Archeological dig set to begin on west Windsor riverfront
The Canadian Transit Company is moving forward with a major step as part of the construction of its new Ambassador Bridge.
Company officials on Thursday announced a partnership with the Walpole Island First Nation to preserve potential indigenous artifacts at the site of the new multi-million dollar span.
The significant partnership and dig is one of 28 conditions the Ambassador Bridge company must fulfill should it wish to construct a new span across the Detroit River.
"It's going to be rich, we just know it,” says Dean Jacobs, a consultant for Walpole Island First Nation. “It's likely going to be the most significant archeological site in southern Ontario, if not all of Ontario."
The archeological dig, pegged to cost $1-million, will be funded by the bridge company. It starts immediately at the banks of the Detroit River and about 2.5 acres around the Villa Maria.
The partnership has been 11 years in the making. The CTC says it first started consulting with Walpole Island First Nation in 2007, as part of the environmental assessment for the new bridge.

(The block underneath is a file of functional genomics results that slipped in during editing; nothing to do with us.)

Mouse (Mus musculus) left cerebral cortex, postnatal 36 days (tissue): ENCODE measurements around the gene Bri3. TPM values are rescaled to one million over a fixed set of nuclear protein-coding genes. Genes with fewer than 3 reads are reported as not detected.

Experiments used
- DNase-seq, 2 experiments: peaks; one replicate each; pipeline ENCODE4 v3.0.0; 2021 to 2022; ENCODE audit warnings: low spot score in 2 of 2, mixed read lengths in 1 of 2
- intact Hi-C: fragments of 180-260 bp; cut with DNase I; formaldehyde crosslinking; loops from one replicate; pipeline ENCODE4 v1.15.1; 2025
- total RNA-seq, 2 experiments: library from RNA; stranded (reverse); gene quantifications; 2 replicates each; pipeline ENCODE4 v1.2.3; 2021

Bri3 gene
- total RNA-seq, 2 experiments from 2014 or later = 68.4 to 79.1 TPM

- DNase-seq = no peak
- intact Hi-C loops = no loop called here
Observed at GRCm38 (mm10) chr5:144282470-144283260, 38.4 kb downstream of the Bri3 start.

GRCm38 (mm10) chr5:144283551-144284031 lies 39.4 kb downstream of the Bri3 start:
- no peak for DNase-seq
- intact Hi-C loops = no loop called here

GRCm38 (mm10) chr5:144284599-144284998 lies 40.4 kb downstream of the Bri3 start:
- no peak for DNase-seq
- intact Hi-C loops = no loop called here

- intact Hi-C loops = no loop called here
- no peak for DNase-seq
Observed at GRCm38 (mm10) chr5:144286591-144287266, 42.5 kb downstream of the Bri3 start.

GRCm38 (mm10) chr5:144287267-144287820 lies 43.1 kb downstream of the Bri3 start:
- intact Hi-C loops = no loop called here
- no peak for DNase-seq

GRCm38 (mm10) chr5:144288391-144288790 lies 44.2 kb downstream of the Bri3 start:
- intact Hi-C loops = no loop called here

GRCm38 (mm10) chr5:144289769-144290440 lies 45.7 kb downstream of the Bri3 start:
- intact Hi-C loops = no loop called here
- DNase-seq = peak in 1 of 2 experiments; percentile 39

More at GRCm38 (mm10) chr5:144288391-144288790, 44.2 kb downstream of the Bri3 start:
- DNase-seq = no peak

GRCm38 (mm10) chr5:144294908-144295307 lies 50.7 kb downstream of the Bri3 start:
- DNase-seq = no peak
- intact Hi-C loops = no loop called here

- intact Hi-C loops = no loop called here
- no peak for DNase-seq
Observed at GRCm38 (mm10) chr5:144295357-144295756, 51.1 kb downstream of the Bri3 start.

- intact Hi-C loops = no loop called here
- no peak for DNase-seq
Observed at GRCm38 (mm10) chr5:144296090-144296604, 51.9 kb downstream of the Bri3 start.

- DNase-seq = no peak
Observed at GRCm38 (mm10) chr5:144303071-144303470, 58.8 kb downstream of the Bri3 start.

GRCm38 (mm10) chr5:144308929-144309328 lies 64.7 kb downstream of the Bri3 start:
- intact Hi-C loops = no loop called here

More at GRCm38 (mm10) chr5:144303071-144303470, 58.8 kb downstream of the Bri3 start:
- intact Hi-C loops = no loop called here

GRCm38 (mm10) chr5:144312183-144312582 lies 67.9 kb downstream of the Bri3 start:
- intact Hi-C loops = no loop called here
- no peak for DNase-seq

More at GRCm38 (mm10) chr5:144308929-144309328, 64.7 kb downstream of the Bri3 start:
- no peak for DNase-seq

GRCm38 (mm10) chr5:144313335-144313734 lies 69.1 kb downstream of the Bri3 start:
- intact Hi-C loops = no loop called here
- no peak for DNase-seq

Walpole Island's chief Dan Miskokomon says their presence now, and throughout the dig is about protecting their traditional land.
“If we find something, it supports that it's our territory," says Miskokomon, whose First Nation is in the midst of a nearly two-decade-long court case with the Canadian government for a claim to the land.
If successful, the Ambassador Bridge company will need the consent of the Walpole Island First Nations to build the bridge.
Six members of Walpole Island will be part of the dig crew.
Work will take place in phases, starting at a home on Indian Road and then down to the riverfront land behind Villa Maria, and it is expected to take at least five months.
Bridge company spokesperson Stan Korosec doesn’t anticipate the dig will slow down their construction timeline.
“It depends on how much they find,” says Korosec. “If they find a lot, they have to dig up more, they have a methodology they have to use.”
What the bridge company believes could delay the project is the so-called "contrary demolition and preservation conditions" for the original 87-year-old bridge from the U.S. and Canadian governments.
The company has asked the U.S. government to talk to the Canadian government to settle it, and decide once and for all whether the existing bridge will stay up or come down.